* * * Moreover, an interpretation which renders the covenant fair and reasonable in its application to the circumstances of the given case will be preferred to one which results in its complete nullification.'
In the present motion, however, plaintiff contends that if paragraph 7 of the employment agreement is not void and unenforceable upon its face, the factual background against which the counterclaimant seeks enforcement of the covenant discloses that the covenant is broader than is reasonably necessary for the protection of the defendant, imposes an undue and oppressive hardship upon the plaintiff, and constitutes such a restraint of trade as to be repugnant to the public interest and policy. On a motion for summary judgment, as has been noted above, this Court is not permitted to do any fact-finding, but must merely determine whether any genuine material issue of fact exists. A perusal of the plaintiff's contentions under point 2 of his brief not only fails to disclose the absence, but indeed manifests the presence of several genuine issues of fact, in the light of which the reasonableness of the restrictive covenant must be determined. The specific references made by the plaintiff to factual items which happen to be admitted by the plaintiff and by defendant's president respectively, fail to prove the absence of ultimate factual issues which must be resolved after a consideration of all of the evidence to be presented and by the drawing of inferences from specific items of proof. The following genuine issues of material fact are manifest upon the present motion:
(1) Does plaintiff control Metalead?
(2) Has Metalead threatened to produce and sell metallic soap paint dryers?
(3) Would such production and sale by Metalead constitute a breach of plaintiff's covenant?
(4) Would enforcement of his covenant work an undue hardship upon plaintiff?
(5) Will breach of the covenant cause irreparable injury to defendant?
(6) Is the scope of plaintiff's covenant reasonably necessary for defendant's protection?
Because, therefore, the reasonableness of the covenant is an ultimate question of fact to be determined after consideration of all of the evidence bearing upon the question, a summary judgment determining that the particular covenant is or is not reasonable is precluded at this point in the litigation by the language of Rule 56 (F.R.Civ.P.).
Plaintiff's next attack upon the counterclaim is to be found in his contention that the covenant contained in paragraph 7 of the employment agreement is indivisible and, therefore, may not be partially enforced. My determination that the covenant is not void on its face renders immaterial the question of its divisibility. Enforcement of the covenant within territory in which plaintiff or Metalead would be in competition with defendant would not be making a new contract for the parties nor reducing any space limitation prescribed or implicit in the contract. If the agreement to refrain from participation in competition is not per se invalid, then the competitive area must be shown by the evidence. When the competitive area is thus shown, the reasonableness of the restrictive covenant may be determined. See Award Incentives, Inc. v. Van Rooyen, supra. While a bargain is in restraint of trade when its performance would limit competition in any business, or restrict a promissor in the exercise of a gainful occupation, such a bargain is illegal only if the restraint is unreasonable. Such a restraint of trade is unreasonable if it is greater than is required for the protection of the person for whose benefit the restraint is imposed, or imposes undue hardship upon the person restricted, or is based on a promise to refrain from competition not ancillary to a contract of employment. An agreement by an employee not to compete with his employer during the term of the employment or thereafter within such territory and during such time as may be reasonably necessary for the protection of the employer without imposing undue hardship on the employee does not impose an unreasonable restraint of trade. Restatement, Contracts §§ 513-516. Whether paragraph 7 of the employment agreement in this case possesses any of the foregoing saving characteristics depends upon what the evidence upon a plenary trial of the case will disclose. It may not be held void on its face. Under the law of New York, as I find it to be, the language of the covenant does not, of itself, spell out an illegal restraint of trade. Per contra, it is well within those limits recognized as appropriate, subject to factual circumstances which only the proofs will disclose. Plaintiff appears to argue that it is only unfair competition which equity will restrain by injunction. Whether such competition, if any, threatened (if at all) by the plaintiff through Metalead is unfair or otherwise, can be ascertained only after the evidence has been presented. In any event, in the language of the covenant there appears nothing unreasonable or unfair either in the obligation which the plaintiff understandingly and voluntarily assumed in entering into it, nor in the election of the former employer to attempt to hold the former employee to the terms of his covenant. See Award Incentives, Inc. v. Van Rooyen, supra, 263 F.2d at page 177.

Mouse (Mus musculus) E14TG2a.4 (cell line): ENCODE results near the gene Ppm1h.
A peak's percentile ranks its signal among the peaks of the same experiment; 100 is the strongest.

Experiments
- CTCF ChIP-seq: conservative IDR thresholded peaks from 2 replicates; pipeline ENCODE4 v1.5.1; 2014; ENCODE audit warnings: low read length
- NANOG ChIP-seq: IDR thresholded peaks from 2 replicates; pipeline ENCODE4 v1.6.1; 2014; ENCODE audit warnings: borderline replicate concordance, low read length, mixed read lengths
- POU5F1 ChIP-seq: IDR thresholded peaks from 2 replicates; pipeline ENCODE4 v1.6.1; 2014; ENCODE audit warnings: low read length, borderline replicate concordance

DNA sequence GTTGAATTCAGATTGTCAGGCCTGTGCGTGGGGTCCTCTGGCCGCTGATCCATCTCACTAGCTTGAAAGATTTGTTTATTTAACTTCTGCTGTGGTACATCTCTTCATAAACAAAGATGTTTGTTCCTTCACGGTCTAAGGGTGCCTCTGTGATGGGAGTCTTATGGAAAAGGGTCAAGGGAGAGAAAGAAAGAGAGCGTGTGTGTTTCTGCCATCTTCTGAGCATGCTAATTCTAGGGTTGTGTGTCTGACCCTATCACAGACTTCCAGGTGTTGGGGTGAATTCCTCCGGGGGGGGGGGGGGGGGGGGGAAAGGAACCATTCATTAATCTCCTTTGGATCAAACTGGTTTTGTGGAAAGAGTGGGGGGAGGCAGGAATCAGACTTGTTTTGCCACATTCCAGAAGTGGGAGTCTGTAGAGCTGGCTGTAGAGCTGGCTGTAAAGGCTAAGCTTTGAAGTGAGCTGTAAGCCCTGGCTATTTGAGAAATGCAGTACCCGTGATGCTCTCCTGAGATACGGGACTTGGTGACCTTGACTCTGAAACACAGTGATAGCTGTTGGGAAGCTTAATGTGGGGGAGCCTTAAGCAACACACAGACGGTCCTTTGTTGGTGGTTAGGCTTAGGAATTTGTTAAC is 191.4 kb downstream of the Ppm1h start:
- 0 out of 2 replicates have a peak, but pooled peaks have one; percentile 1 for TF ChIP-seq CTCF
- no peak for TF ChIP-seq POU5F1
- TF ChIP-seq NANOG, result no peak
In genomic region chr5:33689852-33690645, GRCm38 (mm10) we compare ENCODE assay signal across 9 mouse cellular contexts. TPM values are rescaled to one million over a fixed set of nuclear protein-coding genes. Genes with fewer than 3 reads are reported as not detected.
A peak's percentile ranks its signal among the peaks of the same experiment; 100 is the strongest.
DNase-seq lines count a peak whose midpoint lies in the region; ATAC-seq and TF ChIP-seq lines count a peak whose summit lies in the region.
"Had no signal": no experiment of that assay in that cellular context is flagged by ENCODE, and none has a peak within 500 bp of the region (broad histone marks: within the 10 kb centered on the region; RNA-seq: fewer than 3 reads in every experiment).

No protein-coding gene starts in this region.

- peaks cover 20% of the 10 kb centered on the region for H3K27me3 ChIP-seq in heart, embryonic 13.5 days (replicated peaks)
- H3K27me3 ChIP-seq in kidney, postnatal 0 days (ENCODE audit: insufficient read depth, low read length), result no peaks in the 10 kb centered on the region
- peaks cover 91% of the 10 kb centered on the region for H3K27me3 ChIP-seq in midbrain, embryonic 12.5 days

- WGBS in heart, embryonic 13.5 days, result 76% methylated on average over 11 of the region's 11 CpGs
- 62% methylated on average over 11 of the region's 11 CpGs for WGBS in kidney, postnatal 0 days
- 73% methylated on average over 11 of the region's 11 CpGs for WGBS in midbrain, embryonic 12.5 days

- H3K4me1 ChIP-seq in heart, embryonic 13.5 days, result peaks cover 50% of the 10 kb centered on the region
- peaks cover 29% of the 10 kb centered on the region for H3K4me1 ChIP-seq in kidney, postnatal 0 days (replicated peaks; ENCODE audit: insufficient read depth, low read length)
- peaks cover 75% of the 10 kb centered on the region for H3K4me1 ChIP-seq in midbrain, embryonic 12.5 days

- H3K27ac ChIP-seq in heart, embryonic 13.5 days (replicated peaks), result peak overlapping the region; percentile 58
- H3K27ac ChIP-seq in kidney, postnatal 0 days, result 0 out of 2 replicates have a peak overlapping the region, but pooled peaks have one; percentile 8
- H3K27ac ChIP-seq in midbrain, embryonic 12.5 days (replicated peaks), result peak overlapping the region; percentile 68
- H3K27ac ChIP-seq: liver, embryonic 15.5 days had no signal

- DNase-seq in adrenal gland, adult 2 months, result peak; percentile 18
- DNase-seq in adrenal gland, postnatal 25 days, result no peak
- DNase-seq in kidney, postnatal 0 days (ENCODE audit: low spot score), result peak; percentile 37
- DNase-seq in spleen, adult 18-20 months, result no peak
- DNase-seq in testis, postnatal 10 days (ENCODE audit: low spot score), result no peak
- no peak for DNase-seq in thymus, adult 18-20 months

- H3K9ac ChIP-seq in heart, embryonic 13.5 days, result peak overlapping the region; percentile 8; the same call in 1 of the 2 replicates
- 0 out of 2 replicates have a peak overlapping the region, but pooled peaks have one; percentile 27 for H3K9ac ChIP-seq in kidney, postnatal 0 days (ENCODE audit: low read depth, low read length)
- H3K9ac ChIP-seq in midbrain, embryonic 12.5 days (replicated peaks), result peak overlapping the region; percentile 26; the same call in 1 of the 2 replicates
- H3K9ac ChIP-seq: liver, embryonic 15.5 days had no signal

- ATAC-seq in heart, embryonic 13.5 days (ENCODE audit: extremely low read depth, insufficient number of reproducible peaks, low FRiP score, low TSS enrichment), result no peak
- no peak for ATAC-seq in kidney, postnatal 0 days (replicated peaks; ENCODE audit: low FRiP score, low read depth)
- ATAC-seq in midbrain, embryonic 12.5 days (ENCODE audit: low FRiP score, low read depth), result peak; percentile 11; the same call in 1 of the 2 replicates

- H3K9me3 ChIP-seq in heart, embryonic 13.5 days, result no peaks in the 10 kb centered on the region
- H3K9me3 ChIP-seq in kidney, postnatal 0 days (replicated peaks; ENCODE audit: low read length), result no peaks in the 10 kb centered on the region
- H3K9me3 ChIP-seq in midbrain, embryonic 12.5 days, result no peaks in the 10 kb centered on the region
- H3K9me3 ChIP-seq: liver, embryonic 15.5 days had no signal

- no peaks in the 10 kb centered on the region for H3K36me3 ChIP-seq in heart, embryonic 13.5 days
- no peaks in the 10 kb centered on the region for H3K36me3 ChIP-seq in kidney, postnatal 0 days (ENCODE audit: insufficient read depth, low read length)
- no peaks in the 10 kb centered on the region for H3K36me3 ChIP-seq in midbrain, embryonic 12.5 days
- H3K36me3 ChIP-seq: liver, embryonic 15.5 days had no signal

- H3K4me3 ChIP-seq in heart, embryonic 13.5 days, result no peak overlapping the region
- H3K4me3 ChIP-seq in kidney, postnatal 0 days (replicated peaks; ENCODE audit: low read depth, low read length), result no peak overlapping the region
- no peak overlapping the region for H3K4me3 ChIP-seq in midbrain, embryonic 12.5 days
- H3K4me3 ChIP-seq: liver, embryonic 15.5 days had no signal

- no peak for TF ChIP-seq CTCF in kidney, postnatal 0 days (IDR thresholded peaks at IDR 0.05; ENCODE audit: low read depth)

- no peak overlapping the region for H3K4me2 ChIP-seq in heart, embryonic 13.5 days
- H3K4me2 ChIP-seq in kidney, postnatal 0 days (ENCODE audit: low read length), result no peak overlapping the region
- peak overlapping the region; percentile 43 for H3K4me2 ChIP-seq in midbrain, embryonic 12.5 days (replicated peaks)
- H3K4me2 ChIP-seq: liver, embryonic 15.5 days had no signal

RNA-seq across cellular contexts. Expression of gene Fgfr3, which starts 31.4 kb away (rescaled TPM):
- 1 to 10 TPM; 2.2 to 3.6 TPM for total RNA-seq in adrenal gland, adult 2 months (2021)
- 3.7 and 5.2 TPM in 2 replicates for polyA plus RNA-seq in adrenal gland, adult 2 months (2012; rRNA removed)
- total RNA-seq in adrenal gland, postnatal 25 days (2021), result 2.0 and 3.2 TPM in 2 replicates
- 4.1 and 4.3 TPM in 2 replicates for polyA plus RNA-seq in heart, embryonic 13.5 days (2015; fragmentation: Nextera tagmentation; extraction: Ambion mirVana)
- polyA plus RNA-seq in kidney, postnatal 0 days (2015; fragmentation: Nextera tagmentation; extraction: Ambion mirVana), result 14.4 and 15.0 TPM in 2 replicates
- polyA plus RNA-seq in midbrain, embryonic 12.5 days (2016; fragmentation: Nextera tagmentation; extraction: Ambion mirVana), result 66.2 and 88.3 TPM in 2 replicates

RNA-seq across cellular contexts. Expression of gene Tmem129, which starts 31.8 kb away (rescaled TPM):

I therefore conclude that plaintiff's motion for summary judgment upon defendant's amended counterclaim must be denied. The contention of defendant-counterclaimant that it should have summary judgment upon the amended counterclaim, despite defendant's failure to cross-move therefor, is without support in the authority which it cites. Summary judgment for defendant will not be granted upon the present record. The enforceability of the covenant is determinable only upon evidence yet to be disclosed upon the question of the reasonableness of its terms.
An order may be presented in accordance with the views hereinabove expressed.